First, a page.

Volunteers Needed to Make Life Saving Equipment

Editor-in-Chief
School of Dentistry
Editor-in-Chief
School of Nursing

The UCSF Makers Lab is once again paving the way in innovation by creating crucially needed personal protective equipment in the form of face shields for medical workers treating COVID-19 patients.

Additionally, the Makers Lab is also working on coding graphical user interface (GUI) for 3D printed ventilators, and they need knowledgeable volunteers to step up. Anyone able to code a professional level graphical user interface (GUI), and would be willing to do this for locally fabricated ventilators is asked to reach out to Eric Lam of the KAVLI-PBBR Fabrication and Design Center at [email protected].

Lam, a UCSF School of Medicine assistant professor, biochemistry and biophysics, sent an email to students within the Neuroscience Graduate Program with the details.

“There is an electronic pressure sensor that will be plugged into some simple ventilators to measure pressure, tidal volumes, etc. and alert the staff if they fall below threshold limits,” he stated. “These need relatively large displays that can be seen from a distance so nurses and doctors can glance at them and know they are okay. Because of that, simple lightweight GUI’s that have large font (and probably touchscreen capability to set thresholds) are needed.”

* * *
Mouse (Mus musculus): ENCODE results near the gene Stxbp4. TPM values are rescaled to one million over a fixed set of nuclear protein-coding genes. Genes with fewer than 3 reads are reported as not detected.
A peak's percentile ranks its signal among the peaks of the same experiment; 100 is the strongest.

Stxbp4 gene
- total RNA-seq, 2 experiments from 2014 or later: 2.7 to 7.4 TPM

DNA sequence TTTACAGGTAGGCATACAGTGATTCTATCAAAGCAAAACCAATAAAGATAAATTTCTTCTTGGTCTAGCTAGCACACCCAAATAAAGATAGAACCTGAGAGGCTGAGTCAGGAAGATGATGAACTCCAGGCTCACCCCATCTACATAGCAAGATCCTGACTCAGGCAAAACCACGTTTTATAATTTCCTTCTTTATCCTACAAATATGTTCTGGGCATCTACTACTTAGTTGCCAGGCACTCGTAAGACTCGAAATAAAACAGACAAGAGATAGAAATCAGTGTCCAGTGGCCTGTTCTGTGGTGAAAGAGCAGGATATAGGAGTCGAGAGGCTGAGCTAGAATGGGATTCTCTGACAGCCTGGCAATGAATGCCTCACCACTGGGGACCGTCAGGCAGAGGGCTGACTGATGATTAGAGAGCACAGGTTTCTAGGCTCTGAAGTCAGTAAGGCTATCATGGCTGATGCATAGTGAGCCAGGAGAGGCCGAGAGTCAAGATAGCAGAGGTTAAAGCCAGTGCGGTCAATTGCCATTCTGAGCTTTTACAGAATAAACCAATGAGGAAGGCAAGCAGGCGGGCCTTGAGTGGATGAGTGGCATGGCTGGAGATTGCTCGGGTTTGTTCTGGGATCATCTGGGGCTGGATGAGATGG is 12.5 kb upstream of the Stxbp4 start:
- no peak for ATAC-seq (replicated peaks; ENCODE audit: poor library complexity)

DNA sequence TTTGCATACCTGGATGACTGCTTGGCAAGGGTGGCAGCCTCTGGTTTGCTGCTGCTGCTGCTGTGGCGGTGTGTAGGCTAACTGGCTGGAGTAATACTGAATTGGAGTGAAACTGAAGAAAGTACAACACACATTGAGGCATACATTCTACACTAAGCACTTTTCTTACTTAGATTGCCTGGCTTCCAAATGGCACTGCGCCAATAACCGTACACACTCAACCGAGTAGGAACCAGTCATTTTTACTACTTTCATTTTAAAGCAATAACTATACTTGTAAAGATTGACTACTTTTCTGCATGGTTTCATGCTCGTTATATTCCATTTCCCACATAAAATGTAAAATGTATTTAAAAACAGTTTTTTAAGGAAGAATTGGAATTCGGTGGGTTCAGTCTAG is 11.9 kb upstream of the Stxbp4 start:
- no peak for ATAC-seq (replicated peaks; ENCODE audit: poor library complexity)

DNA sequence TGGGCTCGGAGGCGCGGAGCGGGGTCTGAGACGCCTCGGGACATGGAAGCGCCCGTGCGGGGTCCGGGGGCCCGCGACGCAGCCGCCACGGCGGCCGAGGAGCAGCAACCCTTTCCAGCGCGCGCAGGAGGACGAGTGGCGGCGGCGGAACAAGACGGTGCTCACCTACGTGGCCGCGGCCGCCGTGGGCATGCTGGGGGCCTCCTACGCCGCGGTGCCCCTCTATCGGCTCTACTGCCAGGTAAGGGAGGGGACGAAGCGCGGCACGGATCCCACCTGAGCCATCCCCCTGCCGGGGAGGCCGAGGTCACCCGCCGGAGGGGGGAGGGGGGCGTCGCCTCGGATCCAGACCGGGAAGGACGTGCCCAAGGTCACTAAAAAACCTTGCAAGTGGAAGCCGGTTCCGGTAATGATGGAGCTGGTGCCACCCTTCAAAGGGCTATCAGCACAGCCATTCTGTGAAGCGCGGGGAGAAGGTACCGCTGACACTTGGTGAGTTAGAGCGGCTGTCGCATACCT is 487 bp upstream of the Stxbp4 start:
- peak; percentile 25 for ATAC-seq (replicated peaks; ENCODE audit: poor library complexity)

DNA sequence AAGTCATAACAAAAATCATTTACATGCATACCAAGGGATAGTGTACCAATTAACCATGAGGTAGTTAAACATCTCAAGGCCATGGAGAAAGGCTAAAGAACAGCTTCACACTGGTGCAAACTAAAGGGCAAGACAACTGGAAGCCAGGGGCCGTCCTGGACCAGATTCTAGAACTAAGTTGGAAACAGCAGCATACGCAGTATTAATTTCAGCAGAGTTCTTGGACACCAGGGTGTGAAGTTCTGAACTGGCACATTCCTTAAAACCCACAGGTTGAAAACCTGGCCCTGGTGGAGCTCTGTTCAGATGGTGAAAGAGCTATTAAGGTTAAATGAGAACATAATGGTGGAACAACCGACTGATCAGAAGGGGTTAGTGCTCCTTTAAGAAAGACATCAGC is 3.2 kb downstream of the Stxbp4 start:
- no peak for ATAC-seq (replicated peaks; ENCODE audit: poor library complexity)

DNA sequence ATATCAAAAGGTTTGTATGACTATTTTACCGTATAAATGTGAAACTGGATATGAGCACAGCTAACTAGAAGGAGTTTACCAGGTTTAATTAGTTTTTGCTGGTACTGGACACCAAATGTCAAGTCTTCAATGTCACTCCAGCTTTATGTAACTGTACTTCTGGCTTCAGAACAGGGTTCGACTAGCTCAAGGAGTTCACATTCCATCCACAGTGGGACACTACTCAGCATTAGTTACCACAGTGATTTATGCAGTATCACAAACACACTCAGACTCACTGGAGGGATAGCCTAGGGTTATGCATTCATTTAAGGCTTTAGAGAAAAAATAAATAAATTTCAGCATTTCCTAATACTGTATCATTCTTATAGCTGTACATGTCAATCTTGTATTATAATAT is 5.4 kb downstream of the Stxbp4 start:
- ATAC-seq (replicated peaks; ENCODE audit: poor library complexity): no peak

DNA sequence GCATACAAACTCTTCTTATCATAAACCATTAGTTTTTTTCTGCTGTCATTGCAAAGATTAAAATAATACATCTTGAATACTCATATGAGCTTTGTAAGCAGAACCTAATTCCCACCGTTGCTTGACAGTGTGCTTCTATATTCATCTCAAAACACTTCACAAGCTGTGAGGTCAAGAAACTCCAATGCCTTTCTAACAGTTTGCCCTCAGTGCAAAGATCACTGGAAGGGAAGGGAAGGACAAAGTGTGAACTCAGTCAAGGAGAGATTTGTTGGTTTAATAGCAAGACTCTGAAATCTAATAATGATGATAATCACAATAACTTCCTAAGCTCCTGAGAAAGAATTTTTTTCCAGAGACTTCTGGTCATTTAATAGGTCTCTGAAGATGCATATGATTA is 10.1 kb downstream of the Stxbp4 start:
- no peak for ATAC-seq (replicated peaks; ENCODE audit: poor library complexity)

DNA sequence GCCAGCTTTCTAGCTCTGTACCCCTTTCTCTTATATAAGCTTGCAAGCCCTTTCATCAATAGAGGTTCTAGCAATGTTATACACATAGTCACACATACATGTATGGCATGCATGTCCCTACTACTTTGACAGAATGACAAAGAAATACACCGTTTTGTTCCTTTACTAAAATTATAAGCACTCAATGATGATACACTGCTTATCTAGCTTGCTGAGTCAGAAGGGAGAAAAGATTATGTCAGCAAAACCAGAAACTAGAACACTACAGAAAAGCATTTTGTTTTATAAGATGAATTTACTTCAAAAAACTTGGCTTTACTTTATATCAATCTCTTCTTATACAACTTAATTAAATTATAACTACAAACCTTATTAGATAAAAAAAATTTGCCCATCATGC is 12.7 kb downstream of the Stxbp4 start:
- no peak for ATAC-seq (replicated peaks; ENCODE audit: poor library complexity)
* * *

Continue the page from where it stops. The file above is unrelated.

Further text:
As for the face shields, anyone can do it, said Lam.

“They are requesting volunteers to help run the machines that will be set up in the Parnassus library,” he said.

UCSF departments need 300+ face shields per day, but manufacturers of PPE equipment are currently unable to meet the demand.

On March 19, UCSF Clinical Technologies reached out to the Makers Lab to start manufacturing face shields for UCSF and Bay Area hospitals. After creating a model, workflow, and receiving approval from multiple UCSF departments, the UCSF Library is now being used to 3D print, wash, and assemble more than 300 face shields a day, according to the UCSF Library website.

Now, 3D printing and other additive manufacturing technologies are being used to fill the gaps in the PPE supply chain.

“A coordinated effort is needed to supply the necessary equipment and ensure that equipment is approved for use in the healthcare environment,” states the website. “All of the Makers Lab’s 3D printers and others from the UCSF community are being used to 3D print the face shields.

The UCSF face shield uses an 8.5”x11” transparency sheet which is readily available and interlinked rubber bands, which are replaceable as needed and easier to source than buttonhole elastic.

The UCSF Library notes that face shield production will comply with FDA guidance regarding medical face masks and respirators.

“FDA recognizes that, when alternatives, such as FDA-cleared masks or respirators, are unavailable, individuals, including healthcare professionals, might improvise PPE. FDA does not intend to object to individuals’ distribution and use of improvised PPE when no alternatives, such as FDA-cleared masks or respirators, are available,” reads a statement from the U.S. Food and Drug Administration.

Any organizations with access to 3D printing equipment that would like to contribute to the production of face shields, can print any of the designs listed on the UCSF Library web page. Send an email to [email protected] to coordinate drop-offs or shipping.

Individuals can also support the face shield project by contributing to our crowdfund campaign.